The geoduck is a species of very large, edible, saltwater clam in the family Hiatellidae. The common name is derived from a Lushootseed (Nisqually) word “gideq” meaning “dig deep”.
The geoduck is native to the west coast of North America. The shell of the clam ranges from 15 centimetres (5.9 in) to over 20 centimetres (7.9 in) in length, but the extremely long siphons make the clam itself much longer than this: the “neck” or siphons alone can be 1 metre (3.3 ft) in length. The geoduck is both one of the largest clams in the world, and one of the longest-lived animals of any type. As adults they have very few predators other than humans.
Geoducks are one of the longest-living organisms in the animal kingdom. The oldest recorded specimen was 168 years old, but individuals over 100 years old are rare. Scientists speculate that the geoduck’s longevity is the result of low wear and tear. A geoduck sucks water containing plankton down through its long siphon, filters this for food and ejects its refuse out through a separate hole in the siphon. Adult geoducks have few natural predators, which may also contribute to their longevity. In Alaska, sea otters and dogfish have proved capable of dislodging geoducks; starfish also attack and feed on the exposed geoduck siphon.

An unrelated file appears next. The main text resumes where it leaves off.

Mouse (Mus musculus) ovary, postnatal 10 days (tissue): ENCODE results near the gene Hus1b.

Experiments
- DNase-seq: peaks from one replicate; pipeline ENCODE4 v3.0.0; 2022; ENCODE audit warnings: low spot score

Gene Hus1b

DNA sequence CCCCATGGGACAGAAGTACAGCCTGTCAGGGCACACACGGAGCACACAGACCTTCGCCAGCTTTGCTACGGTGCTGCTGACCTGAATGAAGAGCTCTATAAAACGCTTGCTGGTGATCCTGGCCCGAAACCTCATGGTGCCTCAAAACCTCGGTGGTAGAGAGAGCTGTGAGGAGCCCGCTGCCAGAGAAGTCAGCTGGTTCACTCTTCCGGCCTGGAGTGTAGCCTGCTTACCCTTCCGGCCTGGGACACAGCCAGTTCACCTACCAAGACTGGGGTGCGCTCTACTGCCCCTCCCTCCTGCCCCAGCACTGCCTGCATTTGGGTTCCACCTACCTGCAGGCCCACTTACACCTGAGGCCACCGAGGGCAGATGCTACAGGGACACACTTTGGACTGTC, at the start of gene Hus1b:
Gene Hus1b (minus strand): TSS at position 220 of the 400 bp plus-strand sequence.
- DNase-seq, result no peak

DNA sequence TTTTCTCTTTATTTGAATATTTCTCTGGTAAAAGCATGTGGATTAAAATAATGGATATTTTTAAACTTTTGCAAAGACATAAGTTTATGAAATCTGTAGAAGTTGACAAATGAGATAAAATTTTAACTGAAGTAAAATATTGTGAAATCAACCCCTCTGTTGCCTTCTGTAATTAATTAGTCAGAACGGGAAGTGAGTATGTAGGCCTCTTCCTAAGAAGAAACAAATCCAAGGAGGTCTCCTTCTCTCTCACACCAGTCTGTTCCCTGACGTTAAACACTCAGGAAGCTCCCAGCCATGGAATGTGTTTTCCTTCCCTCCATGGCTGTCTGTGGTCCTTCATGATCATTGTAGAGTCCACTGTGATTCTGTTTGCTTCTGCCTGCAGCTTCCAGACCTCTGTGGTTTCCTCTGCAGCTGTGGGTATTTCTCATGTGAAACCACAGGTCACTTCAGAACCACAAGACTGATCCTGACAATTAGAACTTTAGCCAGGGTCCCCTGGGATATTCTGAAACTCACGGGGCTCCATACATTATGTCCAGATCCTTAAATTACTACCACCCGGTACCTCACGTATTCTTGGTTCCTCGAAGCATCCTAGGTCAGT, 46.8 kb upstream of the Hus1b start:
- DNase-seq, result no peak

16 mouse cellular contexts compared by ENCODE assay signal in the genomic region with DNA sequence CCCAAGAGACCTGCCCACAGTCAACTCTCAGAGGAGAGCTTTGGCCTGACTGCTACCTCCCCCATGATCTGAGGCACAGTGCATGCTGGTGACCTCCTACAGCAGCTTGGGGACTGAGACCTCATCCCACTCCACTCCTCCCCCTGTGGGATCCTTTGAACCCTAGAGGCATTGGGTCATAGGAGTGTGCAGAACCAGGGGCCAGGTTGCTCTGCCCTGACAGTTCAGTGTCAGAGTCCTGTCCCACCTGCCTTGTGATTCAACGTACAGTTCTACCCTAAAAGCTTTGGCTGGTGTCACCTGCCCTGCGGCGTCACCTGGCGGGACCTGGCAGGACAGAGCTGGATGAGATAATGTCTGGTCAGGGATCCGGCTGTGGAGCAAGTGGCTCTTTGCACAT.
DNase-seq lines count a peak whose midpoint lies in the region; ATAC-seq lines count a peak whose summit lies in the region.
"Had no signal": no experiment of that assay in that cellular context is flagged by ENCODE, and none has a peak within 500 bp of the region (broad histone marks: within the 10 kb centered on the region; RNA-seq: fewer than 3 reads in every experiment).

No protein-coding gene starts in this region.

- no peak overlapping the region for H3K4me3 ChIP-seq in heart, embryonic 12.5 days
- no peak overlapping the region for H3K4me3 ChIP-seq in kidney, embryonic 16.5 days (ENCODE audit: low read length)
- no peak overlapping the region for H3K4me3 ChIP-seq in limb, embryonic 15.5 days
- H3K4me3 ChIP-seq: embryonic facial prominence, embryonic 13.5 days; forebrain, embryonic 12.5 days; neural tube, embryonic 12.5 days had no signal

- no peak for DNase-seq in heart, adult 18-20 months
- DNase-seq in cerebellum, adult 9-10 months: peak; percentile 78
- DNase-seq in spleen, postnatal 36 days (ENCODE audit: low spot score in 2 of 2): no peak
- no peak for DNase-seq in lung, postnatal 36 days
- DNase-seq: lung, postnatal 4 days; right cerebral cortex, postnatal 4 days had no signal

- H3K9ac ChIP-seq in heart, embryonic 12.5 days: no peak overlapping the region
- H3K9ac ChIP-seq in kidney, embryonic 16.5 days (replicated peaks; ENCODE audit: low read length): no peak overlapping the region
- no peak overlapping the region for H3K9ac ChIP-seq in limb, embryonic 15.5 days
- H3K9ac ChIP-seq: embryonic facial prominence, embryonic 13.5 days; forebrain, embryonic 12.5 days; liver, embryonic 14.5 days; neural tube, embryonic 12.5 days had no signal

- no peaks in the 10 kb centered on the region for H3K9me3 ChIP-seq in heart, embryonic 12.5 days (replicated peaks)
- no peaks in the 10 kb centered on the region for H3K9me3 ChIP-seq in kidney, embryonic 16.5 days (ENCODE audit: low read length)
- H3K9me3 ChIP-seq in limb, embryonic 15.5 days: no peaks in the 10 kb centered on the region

The large, meaty siphon is prized for its savory flavor and crunchy texture. Geoduck is regarded by some as an aphrodisiac because of its phallic shape. A team of American and Italian researchers analyzed bivalves and found they were rich in amino acids that trigger increased levels of sex hormones. Their high zinc content aids the production of testosterone. It is very popular in China, where it is considered a delicacy, mostly eaten cooked in a fondue-style Chinese hot pot. In Korean cuisine, geoducks are eaten raw with spicy chili sauce, sautéed, or in soups and stews. In Japan, geoduck is prepared as raw sashimi, dipped in soy sauce and wasabi.